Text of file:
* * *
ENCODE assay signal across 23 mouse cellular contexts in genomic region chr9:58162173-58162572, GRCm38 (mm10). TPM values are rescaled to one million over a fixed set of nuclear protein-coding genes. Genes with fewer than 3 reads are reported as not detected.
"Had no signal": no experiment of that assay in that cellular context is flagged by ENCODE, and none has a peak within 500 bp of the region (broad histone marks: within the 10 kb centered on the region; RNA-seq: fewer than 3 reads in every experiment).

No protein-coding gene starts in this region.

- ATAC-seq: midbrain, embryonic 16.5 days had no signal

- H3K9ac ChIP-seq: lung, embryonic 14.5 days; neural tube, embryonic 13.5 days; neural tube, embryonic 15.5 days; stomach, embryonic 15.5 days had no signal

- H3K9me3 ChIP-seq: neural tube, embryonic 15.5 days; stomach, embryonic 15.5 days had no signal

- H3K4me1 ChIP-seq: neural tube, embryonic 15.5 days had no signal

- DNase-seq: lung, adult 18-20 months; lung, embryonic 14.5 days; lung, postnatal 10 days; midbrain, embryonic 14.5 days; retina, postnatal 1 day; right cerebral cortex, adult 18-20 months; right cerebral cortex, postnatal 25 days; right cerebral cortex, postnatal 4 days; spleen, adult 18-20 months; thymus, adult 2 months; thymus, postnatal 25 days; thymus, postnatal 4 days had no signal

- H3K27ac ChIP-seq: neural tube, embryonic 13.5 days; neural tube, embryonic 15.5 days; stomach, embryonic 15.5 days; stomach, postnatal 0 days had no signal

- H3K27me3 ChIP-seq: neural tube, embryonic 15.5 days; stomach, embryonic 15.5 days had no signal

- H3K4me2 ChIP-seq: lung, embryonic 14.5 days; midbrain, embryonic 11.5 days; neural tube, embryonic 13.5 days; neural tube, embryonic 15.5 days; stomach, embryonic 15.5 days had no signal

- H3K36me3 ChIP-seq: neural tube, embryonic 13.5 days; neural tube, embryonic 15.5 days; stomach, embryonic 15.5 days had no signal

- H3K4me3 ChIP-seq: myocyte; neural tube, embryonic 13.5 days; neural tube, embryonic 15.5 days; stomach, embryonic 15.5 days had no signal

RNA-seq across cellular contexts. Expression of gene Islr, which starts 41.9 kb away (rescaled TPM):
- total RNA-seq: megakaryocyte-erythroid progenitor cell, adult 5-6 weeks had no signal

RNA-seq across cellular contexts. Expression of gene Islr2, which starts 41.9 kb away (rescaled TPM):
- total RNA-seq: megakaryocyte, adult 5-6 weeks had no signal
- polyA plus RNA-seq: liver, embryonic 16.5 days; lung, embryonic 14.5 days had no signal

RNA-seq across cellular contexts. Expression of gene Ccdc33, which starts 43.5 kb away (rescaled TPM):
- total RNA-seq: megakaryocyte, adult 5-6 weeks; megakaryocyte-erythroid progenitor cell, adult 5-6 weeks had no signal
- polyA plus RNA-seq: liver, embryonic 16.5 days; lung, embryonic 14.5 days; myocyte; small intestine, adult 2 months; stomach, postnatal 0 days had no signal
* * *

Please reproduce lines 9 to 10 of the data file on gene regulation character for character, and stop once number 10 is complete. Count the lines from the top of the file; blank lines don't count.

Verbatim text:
- H3K27ac ChIP-seq: neural tube, embryonic 13.5 days; neural tube, embryonic 15.5 days; stomach, embryonic 15.5 days; stomach, postnatal 0 days had no signal

- H3K27me3 ChIP-seq: neural tube, embryonic 15.5 days; stomach, embryonic 15.5 days had no signal